You know there will be days that you write something more interesting or thought-provoking or entertaining, because you’ve already had days like that. You know there will be days when you come up with three and four and a half-dozen blog posts, because you’ve had those, too. 

In short, if you follow through on a commitment long enough, the days when the words barely trickle out don’t trouble you all that much, because you’ve also had days when the floodgates open. 

And so you write a few words about not having much to write about today, and you sleep well, looking forward to what you will write next.

Lessons in inflation

Comic books taught me everything I needed to know about inflation.

It cost more than it used to to make a 10-cent comic book, so they had to charge 12 cents. They had been 10 cents for more than 25 years, although as costs rose, they held the 10-cent price by cutting pages. The standard length of a comic book went from 64 pages to 48 pages to 32 pages. Finally they decided 32 pages was the minimum, and so the price had to give.

Twelve cents held for about seven years, but then inflation kicked in and they went up to 15 cents. There was a little experimentation with offering 48 pages for 25 cents, but that was quickly abandoned and it settled back to 32 pages for 20 cents, and then 25 and 30 and 35 and 40 cents. By 1980 a 32-page comic book was 50 cents.

Eventually other factors than inflation affected the price — the starving writers and artists won the right to be paid as if they were writers and artists, and better paper and printing techniques became the standard — so it’s not fair to say the 10-cent comic book of 1960 morphed into today’s $3.99 product, but inflation was the main culprit in the 1960s and 1970s.

I want to show you something about percentages and inflation.

That first price increase, from 10 cents to 12 cents, inflated the price by 20%.

When it went to 15 cents, that was a 25% increase.

The rise to 20 cents was 33%. Yikes!

Going to 25 cents was a 25% increase.

Going to 30 cents? Only 20%.

And 35 cents represented a 16.7% raise.

The hike to 40 cents raised the price by 14.3%.

Do you see? After a while, the inflation rate went down. But make no mistake, the price never went back. You could buy 10 comic books for $1 in 1960. By 1980 you could buy only two.

Don’t ever be fooled when the politicians announce that the inflation rate is down as if that’s wonderful news. The damage is already done.

The 10-cent comic book is gone forever.

Everyone knows it’s windy

I have never seen the wind, but I have felt it sweep cold into my bones, and I have seen leaves dance across the yard, and trees sway, and rain and snow fall almost horizontally. I have been comforted time and again by the melodious non-melody of our wind chimes outside my office window.

The wind is a mighty metaphor for God. I have never seen God, but I see the effects. I have seen God’s glory.

Early returns

One Facebook reader, upon hearing that Ebenezer is a sequel of sorts to A Christmas Carol and having seen Alaistir Sim’s immortal portrayal the night before, wrote, “maybe now we can find out if Ebenezer got back together with Alice.” Doh! I did think about putting a Mrs. Scrooge into the story, but she — whether her name is Alice or Belle — will have to wait to see if there’s ever a sequel to this sequel. I borrowed several characters from the original tale, but not that one. Dang!

(This is not to suggest there isn’t a bit of romance in the story, of course.)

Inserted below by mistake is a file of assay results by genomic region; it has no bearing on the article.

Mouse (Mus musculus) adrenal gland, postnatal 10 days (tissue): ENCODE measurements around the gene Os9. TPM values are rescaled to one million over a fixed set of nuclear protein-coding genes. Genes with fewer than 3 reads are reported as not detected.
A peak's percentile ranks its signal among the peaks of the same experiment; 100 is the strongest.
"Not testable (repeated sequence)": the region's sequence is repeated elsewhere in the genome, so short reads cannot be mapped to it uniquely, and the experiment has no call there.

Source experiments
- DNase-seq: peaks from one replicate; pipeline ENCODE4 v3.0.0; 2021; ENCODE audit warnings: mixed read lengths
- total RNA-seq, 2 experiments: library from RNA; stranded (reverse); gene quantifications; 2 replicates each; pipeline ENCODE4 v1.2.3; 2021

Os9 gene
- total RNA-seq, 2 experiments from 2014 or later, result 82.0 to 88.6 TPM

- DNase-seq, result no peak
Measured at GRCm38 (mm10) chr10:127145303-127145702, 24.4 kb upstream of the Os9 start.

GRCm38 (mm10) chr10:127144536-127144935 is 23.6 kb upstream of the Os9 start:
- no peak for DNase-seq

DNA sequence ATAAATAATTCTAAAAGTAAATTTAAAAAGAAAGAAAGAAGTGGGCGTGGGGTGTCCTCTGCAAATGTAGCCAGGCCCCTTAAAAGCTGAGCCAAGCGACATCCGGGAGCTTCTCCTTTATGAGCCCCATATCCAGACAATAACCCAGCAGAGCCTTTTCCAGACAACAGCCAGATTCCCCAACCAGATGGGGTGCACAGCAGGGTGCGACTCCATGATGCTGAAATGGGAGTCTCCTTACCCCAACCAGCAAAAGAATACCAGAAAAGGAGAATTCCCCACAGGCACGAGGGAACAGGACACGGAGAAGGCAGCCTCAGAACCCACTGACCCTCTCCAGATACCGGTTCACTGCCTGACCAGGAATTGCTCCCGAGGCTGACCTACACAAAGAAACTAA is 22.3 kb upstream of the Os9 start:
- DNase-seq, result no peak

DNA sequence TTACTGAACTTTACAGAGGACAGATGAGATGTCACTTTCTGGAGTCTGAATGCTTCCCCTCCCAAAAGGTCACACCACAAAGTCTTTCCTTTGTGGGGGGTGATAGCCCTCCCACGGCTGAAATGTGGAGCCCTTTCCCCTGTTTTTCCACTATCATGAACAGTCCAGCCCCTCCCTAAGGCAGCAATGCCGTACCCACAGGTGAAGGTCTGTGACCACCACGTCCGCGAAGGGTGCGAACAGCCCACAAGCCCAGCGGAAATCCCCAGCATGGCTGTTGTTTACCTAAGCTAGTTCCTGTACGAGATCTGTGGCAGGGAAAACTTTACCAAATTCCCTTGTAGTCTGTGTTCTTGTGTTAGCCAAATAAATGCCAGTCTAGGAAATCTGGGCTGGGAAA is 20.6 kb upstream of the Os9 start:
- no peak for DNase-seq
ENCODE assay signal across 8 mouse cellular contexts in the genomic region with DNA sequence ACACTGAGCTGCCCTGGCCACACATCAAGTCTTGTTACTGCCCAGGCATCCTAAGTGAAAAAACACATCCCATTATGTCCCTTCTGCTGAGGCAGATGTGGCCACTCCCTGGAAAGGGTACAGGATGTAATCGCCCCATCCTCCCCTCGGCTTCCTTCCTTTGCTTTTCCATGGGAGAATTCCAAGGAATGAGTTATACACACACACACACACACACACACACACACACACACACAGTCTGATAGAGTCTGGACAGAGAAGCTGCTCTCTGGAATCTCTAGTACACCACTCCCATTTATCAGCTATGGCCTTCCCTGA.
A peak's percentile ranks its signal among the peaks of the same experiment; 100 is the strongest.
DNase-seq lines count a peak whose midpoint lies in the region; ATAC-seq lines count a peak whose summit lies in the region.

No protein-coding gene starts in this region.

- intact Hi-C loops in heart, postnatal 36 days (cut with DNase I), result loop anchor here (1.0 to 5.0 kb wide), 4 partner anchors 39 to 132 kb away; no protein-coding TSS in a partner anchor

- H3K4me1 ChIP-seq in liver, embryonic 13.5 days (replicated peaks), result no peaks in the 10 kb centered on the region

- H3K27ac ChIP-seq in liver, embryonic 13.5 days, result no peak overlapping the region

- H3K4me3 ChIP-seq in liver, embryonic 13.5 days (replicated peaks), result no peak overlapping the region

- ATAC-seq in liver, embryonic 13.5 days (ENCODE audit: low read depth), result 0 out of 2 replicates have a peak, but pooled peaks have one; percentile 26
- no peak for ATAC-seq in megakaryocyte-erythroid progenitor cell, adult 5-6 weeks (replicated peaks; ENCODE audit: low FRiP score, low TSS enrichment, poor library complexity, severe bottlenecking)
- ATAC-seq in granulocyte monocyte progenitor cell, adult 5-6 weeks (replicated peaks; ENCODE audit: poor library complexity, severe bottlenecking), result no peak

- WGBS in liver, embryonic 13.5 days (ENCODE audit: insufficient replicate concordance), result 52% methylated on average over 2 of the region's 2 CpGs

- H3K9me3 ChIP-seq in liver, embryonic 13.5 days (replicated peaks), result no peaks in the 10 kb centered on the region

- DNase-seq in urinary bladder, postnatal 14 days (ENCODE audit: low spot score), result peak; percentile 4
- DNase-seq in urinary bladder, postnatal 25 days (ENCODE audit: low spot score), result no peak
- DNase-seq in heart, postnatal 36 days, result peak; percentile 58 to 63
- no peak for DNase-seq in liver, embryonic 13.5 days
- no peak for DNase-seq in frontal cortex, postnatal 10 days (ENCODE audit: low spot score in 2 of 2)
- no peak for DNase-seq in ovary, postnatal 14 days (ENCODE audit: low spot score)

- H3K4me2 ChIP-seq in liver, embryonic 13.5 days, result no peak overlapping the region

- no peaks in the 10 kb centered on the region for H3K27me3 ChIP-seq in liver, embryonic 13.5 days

The early reaction has been mostly positive, although so far most readers have been friends and family, who can be forgiven if they’re biased. I look forward to seeing what the “outside world” has to say, but thank you to everyone who took the time to read Ebenezer already and offer kind words.

And the audience for my podcast reading of Stave 1 has so far garnered five time as many listeners as the Uncle Warren’s Attic reboot earlier this fall, so my voice career is apparently not over after all. Thanks for listening!

And thanks most of all to Mr. Dickens, who conceived a Christmas carol in prose so endearing that it still packs a punch these 180 years later. 

Ebenezer: A sequel of sorts to A Christmas Carol

I am pleased with how my little Christmas story has turned out and thrilled that the day has come to send my fable out into the world. Thanks to everyone who pre-ordered Ebenezer, my “sequel of sorts” to Dickens’ A Christmas Carol, and now it’s here. If you pre-ordered the ebook, it ought to be in your hands already, and the print editions ought to be on their way soon — famous last words.

The paperback proof arrived Wednesday, so I am able to post the obligatory selfie, and I got a notice Thursday morning that the hardcover proof is going into the mail — I’m guessing today because Thursday was the Thanksgiving holiday. For what it’s worth, that translates to about a week from order to delivery for the paperback and a little bit longer for hardcover.

As my Christmas gift to you, and in the spirit of shameless self-promotion, I will be reading the story to you on the five Fridays leading up to Christmas Day, a chapter a week. You can press the “play” button above or (Lord willing and the creek don’t rise) find the podcast on iHeart Radio and Amazon Music by searching for “Uncle Warren’s Attic.”

This is a mere novelette by word-count standards, but it’s the first fiction I’ve completed in almost a decade, and my intention is to grow as an artist from here. And I would be remiss not to say, as I do in the “About the author” blurb, that this is the first work of fiction I completed after Red’s passing, but her love infused it with life.

For that reason I am committing all of the revenue I receive from the sales of this book to what I’m dubbing the C.J. Townsend Memorial Fund. I plan to tithe all of my book income, but Ebenezer is my “tithe book,” that is to say, this particular book is the first fruit of the next phase of my life. I’m not sure how I will disperse the proceeds of this fund yet, but since Carol Jean was an artist whose chosen medium was gardening, I’m sure a significant amount will go toward projects that are green and growing.

My goal in writing Ebenezer was to rehabilitate Ebenezer Scrooge’s reputation not as he was before that fateful Christmas Eve — a silly old humbug — but as the good and generous man he was as he lived the rest of his days. Whether I’ve had some success in that attempt is now up to you. Enjoy!